To know the precise timing of cell lysis, the process was analyzed by time-lapse. After septum completion and maturation, an abrupt cell wall and PM rupture released the cytoplasmic material from either one or both cells (Fig. 7 D, arrow; Fig. S4 E, arrow; and Video 10). No cell separation was detected, indicating that lysis occurred just after septum maturation and before or at the start of cell separation.
To know the structure and/or process that fails, leading to lysis, septum maturation and cell lysis were studied by TEM (Fig. 7, E and F). In the WT after SS thickening, a new ring structure of dense material spanning from the PS and MTD to the wall surface appeared. We termed this structure dense ring (DR; Fig. 7 E, left). Cell separation started by controlled DR degradation, followed by gradual PS degradation, leaving a residual MTD called fuscannel (Johnson et al., 1973). The turgor pressure led the released SS to adopt the most stable spherical conformation (Fig. 7 E, left). In the absence of Bgs4, cell separation started with an uncontrolled cell wall degradation, probably because of a thick diffuse DR, leaving the PM exposed to the medium (Fig. 7 E, right). The exposed PM could not counteract the high internal pressure, causing the PM rupture and release of cytoplasm (Fig. 7 F, arrows). In no case was PS degradation detected, indicating that lysis occurs during cell wall degradation and before or at the start of PS degradation. These results show that Bgs4 is required for a correct septum–cell wall structure and to protect the cell from an excess of wall degradation at the start of cell separation.
Bgs4 is required to maintain the cell wall thickness and integrity during polarized growth
The pole lysis generated by Bgs4 absence occurred in both interphase and septated cells (Fig. 8 A, arrows), indicating a weakness of the pole wall that persists during cytokinesis. Interphase pole lysis was examined by CW staining and GFP-Bgs1 localization, which permitted discrimination of the growing poles. The lysis occurred at the old end (OE) during both monopolar and bipolar growth (Fig. 8, B [arrows] and C). The OE was located as the pole distant from the fission scar (Fig. 8 B). The OE supports most of the cell elongation, and hence the cell wall defect at this pole is stronger. The OE weakness also results in lysis after septation, probably because of the increase in the turgor pressure of the healthiest cell, transmitting the pressure to the sister cell, which will eventually lyse (Fig. 8 D, red arrowheads).
WT cells examined by TEM showed a uniform wall at both poles (Fig. 8 E). The absence of Bgs4 generated a very thin cell wall at the pole region (Fig. 8 F, red arrows). The thinness of the tip wall was restricted by its capacity to maintain the cell integrity. As a result, a thinner tip wall could not support the cell internal pressure, resulting in the cell wall and PM rupture and cytoplasm release (Fig. 8 F, right, red arrows).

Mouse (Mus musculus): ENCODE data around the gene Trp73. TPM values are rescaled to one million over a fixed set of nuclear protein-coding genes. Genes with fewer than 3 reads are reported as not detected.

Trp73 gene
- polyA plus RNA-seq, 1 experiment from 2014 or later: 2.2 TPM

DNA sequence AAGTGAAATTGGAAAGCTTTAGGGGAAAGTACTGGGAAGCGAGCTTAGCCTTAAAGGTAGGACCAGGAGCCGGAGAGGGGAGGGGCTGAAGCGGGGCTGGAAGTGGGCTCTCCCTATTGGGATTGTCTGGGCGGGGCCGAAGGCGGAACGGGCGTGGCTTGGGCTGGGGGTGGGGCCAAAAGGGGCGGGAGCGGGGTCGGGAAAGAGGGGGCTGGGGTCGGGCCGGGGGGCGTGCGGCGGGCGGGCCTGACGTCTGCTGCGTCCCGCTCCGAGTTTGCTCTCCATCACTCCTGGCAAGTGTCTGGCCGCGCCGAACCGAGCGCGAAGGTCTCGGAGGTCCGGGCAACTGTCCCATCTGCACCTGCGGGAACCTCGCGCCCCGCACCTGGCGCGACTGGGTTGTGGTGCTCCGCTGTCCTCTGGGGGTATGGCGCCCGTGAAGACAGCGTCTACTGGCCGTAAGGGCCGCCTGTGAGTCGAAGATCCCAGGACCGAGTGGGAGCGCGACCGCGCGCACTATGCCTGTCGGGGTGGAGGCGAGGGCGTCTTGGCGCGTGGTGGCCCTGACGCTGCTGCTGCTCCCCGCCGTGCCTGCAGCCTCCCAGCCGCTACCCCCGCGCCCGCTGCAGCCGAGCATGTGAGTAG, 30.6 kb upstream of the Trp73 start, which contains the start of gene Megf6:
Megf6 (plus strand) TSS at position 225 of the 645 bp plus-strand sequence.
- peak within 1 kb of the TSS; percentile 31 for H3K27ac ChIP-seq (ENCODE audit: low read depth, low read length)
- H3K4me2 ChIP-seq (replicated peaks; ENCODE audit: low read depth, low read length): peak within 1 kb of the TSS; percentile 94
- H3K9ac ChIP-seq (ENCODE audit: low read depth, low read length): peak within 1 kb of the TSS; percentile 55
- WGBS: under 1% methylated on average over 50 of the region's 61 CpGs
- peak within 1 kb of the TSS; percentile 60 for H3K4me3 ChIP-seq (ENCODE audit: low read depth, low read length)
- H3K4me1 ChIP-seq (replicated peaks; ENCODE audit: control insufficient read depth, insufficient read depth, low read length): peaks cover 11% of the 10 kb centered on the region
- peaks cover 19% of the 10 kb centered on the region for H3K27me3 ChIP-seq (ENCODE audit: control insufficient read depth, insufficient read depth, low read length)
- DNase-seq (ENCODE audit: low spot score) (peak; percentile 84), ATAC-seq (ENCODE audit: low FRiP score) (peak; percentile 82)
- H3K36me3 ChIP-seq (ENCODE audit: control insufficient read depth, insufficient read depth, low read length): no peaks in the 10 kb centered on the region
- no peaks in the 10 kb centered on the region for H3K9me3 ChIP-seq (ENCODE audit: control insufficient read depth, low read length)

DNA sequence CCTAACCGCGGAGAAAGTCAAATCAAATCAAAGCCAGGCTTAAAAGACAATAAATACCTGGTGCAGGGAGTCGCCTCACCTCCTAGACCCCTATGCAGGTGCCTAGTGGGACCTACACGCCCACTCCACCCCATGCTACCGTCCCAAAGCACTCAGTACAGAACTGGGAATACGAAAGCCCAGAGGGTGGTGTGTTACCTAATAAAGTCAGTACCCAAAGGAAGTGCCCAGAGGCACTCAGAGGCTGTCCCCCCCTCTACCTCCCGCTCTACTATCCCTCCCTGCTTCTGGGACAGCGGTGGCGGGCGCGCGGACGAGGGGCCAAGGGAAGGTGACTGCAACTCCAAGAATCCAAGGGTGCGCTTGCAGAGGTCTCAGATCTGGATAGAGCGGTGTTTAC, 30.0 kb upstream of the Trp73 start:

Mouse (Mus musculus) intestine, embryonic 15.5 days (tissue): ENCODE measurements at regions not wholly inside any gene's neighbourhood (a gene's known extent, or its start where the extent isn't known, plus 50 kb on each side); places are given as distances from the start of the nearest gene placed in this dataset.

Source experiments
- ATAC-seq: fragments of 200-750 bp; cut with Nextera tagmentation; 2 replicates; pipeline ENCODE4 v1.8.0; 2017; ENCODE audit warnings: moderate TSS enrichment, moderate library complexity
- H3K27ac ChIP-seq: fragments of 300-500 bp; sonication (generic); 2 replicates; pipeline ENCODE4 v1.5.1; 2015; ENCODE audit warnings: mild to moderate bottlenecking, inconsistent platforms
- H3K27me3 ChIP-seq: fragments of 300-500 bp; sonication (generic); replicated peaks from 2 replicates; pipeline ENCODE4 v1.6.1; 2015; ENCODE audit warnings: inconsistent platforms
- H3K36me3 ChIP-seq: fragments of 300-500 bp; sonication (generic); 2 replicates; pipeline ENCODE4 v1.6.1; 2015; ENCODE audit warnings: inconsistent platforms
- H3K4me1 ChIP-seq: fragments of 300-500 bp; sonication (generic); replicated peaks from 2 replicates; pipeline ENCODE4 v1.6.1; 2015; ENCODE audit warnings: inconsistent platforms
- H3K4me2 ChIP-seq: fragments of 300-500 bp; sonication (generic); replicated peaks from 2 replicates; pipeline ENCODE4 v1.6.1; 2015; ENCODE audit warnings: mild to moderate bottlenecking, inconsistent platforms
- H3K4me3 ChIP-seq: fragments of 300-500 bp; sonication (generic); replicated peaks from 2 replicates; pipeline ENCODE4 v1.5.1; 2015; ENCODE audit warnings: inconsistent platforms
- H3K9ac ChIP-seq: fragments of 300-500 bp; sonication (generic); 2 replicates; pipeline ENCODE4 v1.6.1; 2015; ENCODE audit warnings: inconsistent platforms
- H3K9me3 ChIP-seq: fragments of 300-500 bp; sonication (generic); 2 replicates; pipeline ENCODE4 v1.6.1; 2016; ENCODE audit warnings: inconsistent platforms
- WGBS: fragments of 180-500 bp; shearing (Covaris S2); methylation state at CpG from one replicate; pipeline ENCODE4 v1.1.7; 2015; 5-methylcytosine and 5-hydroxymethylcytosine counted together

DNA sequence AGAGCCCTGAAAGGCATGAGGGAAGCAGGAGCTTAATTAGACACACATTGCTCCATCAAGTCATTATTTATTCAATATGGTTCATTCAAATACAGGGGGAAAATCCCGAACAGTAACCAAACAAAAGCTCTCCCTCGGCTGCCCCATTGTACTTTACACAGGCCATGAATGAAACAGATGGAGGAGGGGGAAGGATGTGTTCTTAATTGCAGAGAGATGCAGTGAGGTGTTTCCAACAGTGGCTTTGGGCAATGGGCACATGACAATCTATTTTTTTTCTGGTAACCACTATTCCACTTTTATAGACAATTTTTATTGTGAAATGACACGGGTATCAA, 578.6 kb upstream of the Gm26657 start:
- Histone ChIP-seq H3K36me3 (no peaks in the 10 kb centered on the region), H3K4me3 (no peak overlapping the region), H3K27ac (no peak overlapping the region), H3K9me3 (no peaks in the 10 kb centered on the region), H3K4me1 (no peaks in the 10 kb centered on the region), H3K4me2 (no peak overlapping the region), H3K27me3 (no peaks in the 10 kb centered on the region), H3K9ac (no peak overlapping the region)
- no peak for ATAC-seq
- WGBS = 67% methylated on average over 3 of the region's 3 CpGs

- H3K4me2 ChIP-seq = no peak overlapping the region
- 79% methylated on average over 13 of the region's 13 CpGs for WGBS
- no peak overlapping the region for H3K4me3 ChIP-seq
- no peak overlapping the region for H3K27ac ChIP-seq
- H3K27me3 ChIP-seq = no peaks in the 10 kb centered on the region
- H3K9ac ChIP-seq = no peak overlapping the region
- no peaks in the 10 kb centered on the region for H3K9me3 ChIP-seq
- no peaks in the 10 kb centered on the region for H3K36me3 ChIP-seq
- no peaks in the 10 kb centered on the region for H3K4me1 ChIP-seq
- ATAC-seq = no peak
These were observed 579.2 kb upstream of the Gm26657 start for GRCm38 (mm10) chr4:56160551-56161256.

The aforementioned cytokinesis and cell integrity defects were examined in the Bgs4-defective cwg1-1 and cwg1-2 point mutants. As expected, loss of Bgs4 function led to phenotypes similar to those of Bgs4 absence (Fig. S5, A–E). Because other GS collaborate in SS, PS, and cell wall synthesis, the possible suppression of defects by overproduction of other GS was analyzed in both Bgs4-depleted and -defective strains. In no case did the overproduction of any other GS suppress the phenotypes promoted by the Bgs4 B-BG absence, and it even increased the lethality of cwg1-1 and cwg1-2 mutants (Fig. S5 F). This suggests that no other glucan can compensate the defect because of B-BG absence. However, the fact that compensatory mechanisms were able to form remedial SS and stable survivors (unpublished data) suggests that a specific induction and/or repression level of combined GS could compensate the lethal Bgs4 B-BG absence.
CAR contraction is a well conserved process in fungi and animal cells (Bathe and Chang, 2010; Lee et al., 2012). How fungal CAR constriction is coordinated with the late cytokinesis steps of septum synthesis and how the synthases cooperate to assemble the septum have just started to be understood (Sipiczki, 2007; Cortés et al., 2012). Fission yeast contains different essential GS with specific roles in cytokinesis. However, the role of Bgs4 in the cell wall and septum remains unknown (Cortés et al., 2005). We have studied the septation process of S. pombe in depth and found interesting remedial septation mechanisms for cell survival (Fig. 9 A). Cell separation is critical and hence the result will differ, depending on the septation mechanism (Fig. 9 B).